So, all of the Hitchcockian effects of this insect: little mounds of dirt where each cicada emerges, discarded exoskeletons, cicadas flying everywhere, eerie sound, and many trees’ outer branches dying off.

During this time, I’ve headed to my daughter’s preschool, which is a Montessori school. They’ve taken it upon themselves to make this Biblical insect plague a teachable moment. I’m walking up to the front of the school to check my daughter out for the day. I hear the playful squeals of kids in the back playground. But one little girl, about four years old, is standing out front, looking intently at something in her hands.

The girl holds up her hands to me, showing me the dried leaving of a cicada’s molt, and says, “Look, mister. An exo-skeleton!”

“Why yes,” I say. “That’s exactly right!”

It’s great that instead of being afraid, this girl and all her classmates now have a better appreciation of nature.


This story was featured in our May 2020 roundup!

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Maybe Mom Needs A Nap, Too

, , , , | Learning | March 20, 2020

(At our preschool, parents can pick their kid up as late as 6:00 pm. Therefore, unless the parent doesn’t want them to, we have the kids lay down after lunch for an hour or so to nap. On this day, I am with the four or five non-napping kids doing a quiet activity in a different room when a parent comes. The kid is excited to leave early, and the mom looks in the lunchbox. One of the lids to a Tupperware type thing is missing.)

Mom: “[Kid], where is the lid to your apples?”

Kid: “I don’t know.”

Mom: *looks at me* “Where is it?”

Me: “Um, it might be in the room where we ate lunch.”

Mom: “Which room is that?”

Me: “Across the hall, but everyone else is in there napping at the moment.”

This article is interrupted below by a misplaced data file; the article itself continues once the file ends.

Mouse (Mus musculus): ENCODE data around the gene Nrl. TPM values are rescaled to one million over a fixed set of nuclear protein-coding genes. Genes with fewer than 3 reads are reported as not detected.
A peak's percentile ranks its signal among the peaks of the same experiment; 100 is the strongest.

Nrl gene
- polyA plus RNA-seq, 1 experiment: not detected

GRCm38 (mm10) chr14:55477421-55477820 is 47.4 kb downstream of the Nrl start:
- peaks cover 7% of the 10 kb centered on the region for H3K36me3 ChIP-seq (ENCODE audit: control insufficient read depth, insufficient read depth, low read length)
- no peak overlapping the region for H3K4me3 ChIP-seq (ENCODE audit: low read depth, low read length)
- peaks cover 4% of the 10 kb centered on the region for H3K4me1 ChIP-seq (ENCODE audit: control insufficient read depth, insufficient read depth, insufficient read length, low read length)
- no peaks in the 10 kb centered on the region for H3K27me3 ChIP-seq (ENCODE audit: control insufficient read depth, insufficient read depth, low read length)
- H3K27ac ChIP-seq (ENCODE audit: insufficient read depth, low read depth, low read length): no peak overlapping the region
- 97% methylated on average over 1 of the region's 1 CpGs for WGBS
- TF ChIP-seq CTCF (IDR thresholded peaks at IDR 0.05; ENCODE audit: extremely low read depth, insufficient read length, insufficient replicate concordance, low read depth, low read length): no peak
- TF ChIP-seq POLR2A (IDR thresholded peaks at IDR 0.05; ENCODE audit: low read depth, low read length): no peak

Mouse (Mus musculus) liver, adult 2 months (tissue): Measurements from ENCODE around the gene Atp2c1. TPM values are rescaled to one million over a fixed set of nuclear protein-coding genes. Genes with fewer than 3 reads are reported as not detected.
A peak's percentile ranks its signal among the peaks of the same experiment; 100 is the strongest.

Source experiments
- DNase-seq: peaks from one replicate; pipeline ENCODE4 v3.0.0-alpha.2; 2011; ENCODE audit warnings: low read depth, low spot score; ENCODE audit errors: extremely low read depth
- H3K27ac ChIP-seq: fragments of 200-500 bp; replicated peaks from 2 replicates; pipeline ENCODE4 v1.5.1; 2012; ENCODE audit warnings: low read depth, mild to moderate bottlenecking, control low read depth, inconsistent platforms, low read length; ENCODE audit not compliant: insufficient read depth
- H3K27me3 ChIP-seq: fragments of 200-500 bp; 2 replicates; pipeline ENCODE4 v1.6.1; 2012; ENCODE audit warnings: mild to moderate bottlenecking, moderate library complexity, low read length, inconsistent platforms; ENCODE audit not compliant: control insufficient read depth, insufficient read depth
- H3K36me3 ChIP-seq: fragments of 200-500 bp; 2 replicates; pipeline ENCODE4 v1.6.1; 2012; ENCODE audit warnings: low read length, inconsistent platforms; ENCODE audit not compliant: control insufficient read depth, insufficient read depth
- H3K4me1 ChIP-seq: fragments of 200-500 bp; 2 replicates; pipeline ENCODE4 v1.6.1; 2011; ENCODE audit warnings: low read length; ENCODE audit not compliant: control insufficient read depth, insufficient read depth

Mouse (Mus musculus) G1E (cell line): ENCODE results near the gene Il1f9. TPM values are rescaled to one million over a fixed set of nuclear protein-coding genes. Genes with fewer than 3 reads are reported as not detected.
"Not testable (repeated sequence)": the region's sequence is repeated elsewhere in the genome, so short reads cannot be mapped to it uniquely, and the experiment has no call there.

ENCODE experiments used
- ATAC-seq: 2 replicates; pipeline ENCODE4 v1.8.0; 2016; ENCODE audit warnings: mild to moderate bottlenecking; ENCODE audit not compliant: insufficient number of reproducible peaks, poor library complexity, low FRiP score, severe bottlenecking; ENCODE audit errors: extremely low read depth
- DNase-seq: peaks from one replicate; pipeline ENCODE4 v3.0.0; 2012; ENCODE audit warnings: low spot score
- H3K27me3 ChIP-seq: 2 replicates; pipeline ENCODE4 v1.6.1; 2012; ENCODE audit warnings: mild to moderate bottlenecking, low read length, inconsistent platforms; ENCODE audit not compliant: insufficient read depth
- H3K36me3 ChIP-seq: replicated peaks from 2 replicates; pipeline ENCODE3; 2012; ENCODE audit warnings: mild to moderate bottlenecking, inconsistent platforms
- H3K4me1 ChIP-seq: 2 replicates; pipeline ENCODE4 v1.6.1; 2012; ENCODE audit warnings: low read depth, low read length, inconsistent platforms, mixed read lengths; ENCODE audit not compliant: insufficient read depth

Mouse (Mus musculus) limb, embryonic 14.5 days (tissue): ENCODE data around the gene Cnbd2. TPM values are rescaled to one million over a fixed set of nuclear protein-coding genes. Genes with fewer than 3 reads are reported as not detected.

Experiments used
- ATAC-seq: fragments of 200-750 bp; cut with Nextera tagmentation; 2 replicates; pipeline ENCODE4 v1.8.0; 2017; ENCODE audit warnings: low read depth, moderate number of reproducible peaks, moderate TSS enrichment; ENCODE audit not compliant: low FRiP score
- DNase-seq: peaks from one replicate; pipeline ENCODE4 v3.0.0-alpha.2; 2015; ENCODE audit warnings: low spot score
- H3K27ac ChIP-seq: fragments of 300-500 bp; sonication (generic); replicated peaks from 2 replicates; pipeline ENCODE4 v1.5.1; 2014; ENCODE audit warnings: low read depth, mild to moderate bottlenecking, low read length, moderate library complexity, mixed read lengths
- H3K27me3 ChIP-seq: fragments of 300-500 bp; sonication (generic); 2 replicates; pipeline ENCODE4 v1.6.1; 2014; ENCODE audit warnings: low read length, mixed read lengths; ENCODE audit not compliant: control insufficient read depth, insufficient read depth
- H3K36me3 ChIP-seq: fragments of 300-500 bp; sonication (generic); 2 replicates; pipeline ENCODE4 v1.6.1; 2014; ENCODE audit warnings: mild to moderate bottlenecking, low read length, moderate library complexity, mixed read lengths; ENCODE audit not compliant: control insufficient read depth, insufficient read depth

Mom: “But it’s in there?”

Me: “Yes. I can go look when they wake up. [Kid], do you know where you might have put the lid?”

Kid: “No.”

Me: “Okay, I’ll look in there once everyone is awake.”

Mom: “But the lid is in there?”

(She seriously looked at me like I was supposed to abandon the kids who are awake, go into that room, wake everyone else up, and find the lid right then and there. Eventually, the mom and kid left. When everyone else woke up half an hour later, I went back in and found the lid in the trash can. Guess the kid took me saying, “Clean up your mess and throw away your trash,” too seriously.)

Hope For Humanity Dies At The End

, , , , | Working | January 28, 2020

(For an education class, I have to observe preschool children at play. I’m sitting in a closet-sized observation booth with two of my instructors, who are chatting.)

Instructor #1: “Did you see [Popular Movie] yet?”

Instructor #2: “I did! I can’t believe [Main Character] dies at the end.”

Me: “I guess there’s no reason for me to see that movie now.”

Instructor #1: “You shouldn’t have been eavesdropping.”